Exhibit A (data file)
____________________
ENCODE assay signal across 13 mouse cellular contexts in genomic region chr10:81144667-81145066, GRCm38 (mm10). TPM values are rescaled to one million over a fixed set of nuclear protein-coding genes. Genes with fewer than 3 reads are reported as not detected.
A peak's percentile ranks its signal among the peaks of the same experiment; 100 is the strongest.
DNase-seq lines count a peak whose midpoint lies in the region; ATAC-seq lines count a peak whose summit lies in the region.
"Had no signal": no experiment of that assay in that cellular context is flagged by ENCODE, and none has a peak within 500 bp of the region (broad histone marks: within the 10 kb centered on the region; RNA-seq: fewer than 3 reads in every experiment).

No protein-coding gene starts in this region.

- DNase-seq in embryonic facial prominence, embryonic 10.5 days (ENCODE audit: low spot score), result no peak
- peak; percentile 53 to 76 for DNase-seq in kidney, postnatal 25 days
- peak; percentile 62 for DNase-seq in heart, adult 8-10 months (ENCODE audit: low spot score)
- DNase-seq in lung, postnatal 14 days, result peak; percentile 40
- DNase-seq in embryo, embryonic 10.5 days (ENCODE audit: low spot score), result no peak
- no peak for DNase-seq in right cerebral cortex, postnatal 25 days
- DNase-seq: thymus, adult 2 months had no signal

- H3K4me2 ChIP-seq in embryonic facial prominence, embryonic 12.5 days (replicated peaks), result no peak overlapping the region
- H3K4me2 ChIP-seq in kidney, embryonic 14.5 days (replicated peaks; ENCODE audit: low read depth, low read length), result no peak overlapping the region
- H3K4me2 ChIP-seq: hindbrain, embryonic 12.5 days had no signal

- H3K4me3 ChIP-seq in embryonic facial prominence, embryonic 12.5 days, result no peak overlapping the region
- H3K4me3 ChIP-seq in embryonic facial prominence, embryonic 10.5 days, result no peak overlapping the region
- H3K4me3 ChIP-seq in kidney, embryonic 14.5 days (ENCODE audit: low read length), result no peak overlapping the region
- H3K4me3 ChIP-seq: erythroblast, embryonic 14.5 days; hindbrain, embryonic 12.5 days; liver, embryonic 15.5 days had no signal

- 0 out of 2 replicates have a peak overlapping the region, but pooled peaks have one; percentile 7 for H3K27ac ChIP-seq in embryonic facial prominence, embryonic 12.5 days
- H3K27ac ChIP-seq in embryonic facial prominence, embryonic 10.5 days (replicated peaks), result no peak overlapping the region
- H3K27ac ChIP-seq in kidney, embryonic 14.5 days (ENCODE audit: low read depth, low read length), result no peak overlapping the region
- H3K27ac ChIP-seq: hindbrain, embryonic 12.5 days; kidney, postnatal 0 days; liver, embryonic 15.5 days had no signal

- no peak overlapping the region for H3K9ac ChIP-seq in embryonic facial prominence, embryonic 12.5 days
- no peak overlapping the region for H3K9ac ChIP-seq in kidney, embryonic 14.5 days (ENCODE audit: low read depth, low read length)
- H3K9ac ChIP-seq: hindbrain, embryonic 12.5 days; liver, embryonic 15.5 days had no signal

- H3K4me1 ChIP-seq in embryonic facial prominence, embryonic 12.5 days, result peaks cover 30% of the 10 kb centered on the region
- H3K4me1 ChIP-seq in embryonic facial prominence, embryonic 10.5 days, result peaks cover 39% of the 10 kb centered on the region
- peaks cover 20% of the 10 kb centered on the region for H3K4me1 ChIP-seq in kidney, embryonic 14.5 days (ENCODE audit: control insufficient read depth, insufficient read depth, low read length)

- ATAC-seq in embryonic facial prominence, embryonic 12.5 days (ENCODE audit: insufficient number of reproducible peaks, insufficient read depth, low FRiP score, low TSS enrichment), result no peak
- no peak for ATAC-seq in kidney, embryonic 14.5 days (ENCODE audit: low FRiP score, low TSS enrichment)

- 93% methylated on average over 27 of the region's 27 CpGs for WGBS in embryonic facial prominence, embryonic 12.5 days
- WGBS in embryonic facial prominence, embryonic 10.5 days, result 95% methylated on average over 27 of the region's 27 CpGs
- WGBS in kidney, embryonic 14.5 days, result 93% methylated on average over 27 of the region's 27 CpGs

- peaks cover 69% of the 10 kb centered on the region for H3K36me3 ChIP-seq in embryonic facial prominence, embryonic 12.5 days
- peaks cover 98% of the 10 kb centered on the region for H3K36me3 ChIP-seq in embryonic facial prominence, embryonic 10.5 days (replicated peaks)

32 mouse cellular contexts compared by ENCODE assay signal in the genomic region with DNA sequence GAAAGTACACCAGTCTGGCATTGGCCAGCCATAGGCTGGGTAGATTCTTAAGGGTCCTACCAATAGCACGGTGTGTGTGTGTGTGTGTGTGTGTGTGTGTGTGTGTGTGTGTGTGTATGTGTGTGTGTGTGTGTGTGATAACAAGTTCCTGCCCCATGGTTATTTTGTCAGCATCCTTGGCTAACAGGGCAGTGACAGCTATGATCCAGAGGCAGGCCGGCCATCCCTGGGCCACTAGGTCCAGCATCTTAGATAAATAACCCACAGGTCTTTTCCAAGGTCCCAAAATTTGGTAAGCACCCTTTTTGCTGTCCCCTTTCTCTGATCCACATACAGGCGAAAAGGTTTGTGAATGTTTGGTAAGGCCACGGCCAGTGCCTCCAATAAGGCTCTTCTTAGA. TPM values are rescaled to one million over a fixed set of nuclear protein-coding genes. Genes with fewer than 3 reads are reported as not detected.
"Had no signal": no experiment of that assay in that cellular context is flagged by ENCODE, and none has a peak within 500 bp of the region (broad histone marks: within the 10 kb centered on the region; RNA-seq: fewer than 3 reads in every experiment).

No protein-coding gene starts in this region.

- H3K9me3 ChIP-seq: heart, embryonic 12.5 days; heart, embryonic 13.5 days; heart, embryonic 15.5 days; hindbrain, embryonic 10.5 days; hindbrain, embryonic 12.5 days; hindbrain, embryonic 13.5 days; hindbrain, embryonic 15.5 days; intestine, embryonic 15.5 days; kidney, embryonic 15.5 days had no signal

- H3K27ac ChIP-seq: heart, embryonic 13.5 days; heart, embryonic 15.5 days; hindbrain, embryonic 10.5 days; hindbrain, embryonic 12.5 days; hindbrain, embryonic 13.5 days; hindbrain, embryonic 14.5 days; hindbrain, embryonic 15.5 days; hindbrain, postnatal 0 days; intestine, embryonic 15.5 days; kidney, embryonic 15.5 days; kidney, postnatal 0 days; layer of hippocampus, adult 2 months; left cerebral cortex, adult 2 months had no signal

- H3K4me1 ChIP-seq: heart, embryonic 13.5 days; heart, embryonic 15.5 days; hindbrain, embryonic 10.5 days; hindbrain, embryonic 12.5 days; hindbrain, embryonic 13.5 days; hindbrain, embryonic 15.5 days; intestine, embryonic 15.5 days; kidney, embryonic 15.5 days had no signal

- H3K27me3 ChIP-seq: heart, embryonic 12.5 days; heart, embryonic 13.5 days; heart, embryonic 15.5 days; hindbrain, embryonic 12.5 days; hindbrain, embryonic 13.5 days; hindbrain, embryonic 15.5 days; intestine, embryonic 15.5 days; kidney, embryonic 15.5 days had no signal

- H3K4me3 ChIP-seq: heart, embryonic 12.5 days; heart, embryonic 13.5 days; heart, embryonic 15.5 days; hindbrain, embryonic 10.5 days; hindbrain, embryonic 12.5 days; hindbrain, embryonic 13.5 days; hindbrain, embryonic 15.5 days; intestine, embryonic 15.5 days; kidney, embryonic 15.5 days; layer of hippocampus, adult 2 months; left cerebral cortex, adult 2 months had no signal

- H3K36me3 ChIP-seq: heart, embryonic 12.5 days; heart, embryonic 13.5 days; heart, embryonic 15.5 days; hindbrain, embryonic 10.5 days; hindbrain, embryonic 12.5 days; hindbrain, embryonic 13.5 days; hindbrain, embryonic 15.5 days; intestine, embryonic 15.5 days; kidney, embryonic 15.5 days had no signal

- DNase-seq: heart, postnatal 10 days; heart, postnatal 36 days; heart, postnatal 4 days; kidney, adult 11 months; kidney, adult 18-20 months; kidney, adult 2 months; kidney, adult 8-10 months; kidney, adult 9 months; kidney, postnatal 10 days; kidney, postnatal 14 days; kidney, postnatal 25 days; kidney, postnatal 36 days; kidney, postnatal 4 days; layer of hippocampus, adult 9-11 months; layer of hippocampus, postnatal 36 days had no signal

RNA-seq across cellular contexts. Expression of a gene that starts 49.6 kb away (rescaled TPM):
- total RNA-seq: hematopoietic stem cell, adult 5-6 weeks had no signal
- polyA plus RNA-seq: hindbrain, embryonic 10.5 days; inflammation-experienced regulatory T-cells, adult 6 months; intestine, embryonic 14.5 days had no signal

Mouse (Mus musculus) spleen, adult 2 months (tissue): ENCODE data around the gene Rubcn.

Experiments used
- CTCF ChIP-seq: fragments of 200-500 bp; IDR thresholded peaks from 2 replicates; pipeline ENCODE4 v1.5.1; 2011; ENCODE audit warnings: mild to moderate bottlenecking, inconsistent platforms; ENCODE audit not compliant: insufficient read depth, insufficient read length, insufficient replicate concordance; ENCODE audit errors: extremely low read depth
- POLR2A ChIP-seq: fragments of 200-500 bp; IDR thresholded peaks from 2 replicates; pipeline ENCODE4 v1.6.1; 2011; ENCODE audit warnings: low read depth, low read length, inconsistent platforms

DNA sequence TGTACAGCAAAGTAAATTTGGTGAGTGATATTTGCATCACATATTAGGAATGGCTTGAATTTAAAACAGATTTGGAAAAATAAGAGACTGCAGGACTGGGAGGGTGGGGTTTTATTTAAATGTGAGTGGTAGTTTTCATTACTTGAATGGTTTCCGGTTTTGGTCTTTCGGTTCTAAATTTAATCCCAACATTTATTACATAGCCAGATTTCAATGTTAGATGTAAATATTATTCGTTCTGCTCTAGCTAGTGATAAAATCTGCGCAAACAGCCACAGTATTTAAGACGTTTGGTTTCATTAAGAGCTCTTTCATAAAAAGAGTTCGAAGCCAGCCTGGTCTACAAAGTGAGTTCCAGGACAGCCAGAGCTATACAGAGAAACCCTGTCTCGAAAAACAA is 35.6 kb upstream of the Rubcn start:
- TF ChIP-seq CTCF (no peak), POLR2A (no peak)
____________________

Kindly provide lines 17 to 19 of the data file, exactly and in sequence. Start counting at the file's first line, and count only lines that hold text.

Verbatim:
- H3K4me3 ChIP-seq in embryonic facial prominence, embryonic 10.5 days, result no peak overlapping the region
- H3K4me3 ChIP-seq in kidney, embryonic 14.5 days (ENCODE audit: low read length), result no peak overlapping the region
- H3K4me3 ChIP-seq: erythroblast, embryonic 14.5 days; hindbrain, embryonic 12.5 days; liver, embryonic 15.5 days had no signal